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The Hiring Binge Continues: +115
We’ll cut Phil a little slack and assume it’s all Carol’s fault, but whoever is responsible, the College added 115 people to the non-faculty payroll between November 1, 2012 and November 1, 2013. 115 people! These are employees most often with offices, desks and computers, training budgets, professional development conferences, trips to Ghana, and on and on. The total number of non-faculty staff members rose by 3.5%, a discouraging result after last year’s equally sad jump of 153 staffers — 4.8%. Here are the details:
Let’s look at the bigger picture: in 1999, before Jim Wright opened the floodgates of mismanagement, the College had 2,408 non-faculty employees, and that figure included 75-80 people working at the Hanover Inn (the Inn is now managed by an indepedent company, and these people are no longer on the College’s payroll). Today’s figure of 3,443 staffers is 47.6% higher than the adjusted 1999 figure, and keep in mind that the number of Dartmouth undergraduates has not changed:
Note that there was a dip in the number of people on staff in 2009 and 2010, but the administration has more than grown enough to make up for those cuts. In fact, the College’s total staff level has never been higher than it is today.
To give you a better sense of the College’s priorities, the number of FTE faculty members increased by a grand total of only seven professors from 2012 to 2013 — a jump of 1.5%:
Since 2010, the faculty has grown by 27.4 professors (6.38%), and the staff has grown by 387 people: 12.66%.
To put things another way, by 2020, if we keep up recent rates of growth, we’ll have more staffers than we have undergrads. The downward death spiral continues.
Addendum: Continuing with our ongoing comparison between the College and Brown, in 2012 Brown had 2,992 full-time non-faculty employees (we now have 3,092) and Brown had 768 parttimers (we have 351). Recall that Brown has approximately a third more students and faculty than Dartmouth. In fiscal 2013, Brown paid out a total of $388,895,000 in wages and benefits; we paid out $475,844,000 — a difference of $86,985,000. That’s 22.3% more payroll (including for the faculty) at the College, even though we are the smaller school.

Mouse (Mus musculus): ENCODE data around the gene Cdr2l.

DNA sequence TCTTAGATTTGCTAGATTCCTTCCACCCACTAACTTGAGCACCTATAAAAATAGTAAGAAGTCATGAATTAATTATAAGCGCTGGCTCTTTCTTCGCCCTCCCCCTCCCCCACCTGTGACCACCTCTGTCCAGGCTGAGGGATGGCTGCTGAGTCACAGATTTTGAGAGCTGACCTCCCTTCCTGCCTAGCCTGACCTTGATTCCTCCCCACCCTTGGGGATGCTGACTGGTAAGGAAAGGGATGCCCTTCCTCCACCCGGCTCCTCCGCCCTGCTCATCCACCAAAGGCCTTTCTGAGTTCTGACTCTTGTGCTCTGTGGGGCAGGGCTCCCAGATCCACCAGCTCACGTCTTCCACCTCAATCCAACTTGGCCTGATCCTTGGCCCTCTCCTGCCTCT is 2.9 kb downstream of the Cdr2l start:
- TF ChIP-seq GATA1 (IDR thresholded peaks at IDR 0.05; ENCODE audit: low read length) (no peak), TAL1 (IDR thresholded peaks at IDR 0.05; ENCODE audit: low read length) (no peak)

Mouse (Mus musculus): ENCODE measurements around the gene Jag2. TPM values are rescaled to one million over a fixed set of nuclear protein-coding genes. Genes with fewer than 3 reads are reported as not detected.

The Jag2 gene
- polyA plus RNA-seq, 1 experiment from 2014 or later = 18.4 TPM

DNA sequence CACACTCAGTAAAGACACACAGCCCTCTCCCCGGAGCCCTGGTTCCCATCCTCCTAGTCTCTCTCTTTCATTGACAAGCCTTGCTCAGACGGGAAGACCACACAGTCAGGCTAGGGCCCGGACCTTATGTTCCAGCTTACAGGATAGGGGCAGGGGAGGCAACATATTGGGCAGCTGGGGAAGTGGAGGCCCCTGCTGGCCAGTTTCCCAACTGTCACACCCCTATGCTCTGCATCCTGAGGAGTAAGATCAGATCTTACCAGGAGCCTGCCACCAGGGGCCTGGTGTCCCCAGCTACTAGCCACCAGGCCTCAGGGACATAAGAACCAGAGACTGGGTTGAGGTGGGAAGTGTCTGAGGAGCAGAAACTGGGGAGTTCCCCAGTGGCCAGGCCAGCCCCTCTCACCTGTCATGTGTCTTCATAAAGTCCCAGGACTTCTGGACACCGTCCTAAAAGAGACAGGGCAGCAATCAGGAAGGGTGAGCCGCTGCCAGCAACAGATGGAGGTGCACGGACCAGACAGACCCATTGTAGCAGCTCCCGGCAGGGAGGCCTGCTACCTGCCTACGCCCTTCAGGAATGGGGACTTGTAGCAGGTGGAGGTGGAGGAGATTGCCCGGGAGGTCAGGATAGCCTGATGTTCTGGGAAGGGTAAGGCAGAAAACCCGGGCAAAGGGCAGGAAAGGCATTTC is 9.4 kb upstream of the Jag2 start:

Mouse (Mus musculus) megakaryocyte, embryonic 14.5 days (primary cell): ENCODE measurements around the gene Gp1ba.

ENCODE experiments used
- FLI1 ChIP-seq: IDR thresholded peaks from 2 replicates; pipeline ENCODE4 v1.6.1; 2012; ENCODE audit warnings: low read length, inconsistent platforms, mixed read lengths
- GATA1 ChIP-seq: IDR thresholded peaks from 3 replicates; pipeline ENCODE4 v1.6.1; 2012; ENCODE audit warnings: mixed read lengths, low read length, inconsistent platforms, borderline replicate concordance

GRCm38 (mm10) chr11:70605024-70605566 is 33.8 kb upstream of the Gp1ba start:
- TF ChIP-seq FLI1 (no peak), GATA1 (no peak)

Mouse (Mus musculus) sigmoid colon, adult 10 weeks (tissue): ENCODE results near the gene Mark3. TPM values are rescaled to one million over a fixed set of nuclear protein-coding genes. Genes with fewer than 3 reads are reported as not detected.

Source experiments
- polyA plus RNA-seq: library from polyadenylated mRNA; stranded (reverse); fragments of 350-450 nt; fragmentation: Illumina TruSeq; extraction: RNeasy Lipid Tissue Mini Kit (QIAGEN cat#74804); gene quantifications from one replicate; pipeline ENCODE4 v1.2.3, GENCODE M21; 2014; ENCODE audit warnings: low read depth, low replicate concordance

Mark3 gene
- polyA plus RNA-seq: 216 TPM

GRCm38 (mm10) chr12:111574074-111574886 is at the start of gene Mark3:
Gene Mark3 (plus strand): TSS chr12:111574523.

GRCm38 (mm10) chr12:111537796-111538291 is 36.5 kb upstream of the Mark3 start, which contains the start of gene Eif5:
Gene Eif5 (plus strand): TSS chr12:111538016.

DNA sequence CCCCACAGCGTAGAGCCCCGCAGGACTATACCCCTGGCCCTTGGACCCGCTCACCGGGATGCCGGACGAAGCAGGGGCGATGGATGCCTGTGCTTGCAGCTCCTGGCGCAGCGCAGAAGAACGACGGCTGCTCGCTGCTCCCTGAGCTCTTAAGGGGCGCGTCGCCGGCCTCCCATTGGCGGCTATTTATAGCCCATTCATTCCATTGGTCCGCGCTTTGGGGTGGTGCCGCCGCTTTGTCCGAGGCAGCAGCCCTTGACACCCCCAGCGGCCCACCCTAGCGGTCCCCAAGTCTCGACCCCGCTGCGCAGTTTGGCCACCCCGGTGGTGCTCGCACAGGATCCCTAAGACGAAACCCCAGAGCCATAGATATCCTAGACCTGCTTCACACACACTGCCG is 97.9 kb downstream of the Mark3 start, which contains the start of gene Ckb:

October 18, 2009
When Love Beckoned in 52nd Street
We were at San Francisco’s BIX last evening, enjoying prosecco, cheese, and a bit of music. A full year of inhabitation in Northern California has unraveled to me no decent venue for proper lounging, but…
October 9, 2009
D Afraid of a Little Competish
So our colleague and Dartblog writer Joe Asch informed me that the D has rejected our cunning advertising campaign. Uh-oh. The Dartmouth is widely known as a breeding ground for instant New York Times successes,…
September 4, 2009
How Regents Should Reign
As Dartmouth alumni proceed through the legal hoops necessary to defuse a Board-packing plan—which put in unhappy desuetude an historic 1891 Agreement between alumni and the College guaranteeing a half-democratically-elected Board of Trustees—it strikes one…
August 29, 2009
Election Reform Study Committee
If you are an alum of the College on the Hill, you may have received a number of e-mails of late beseeching your input for a new arm of the College’s Alumni Control Apparatus called…
August 23, 2009
Fare Thee Well, Tom Crady
And now Dean Tom Crady has precipitously announced his departure from the College after only 20 months on the job. How to read this? By way of background, prior to coming to Dartmouth, Crady had…
May 31, 2009
Kangaroo Court, Indeed
In an interview with The Dartmouth, alumni-elected trustee T.J. Rodgers ‘70 explained his reasons for declining to participate in future evaluations of trustees up for “re-election,” namely the “kangaroo court” nature of such discussion in…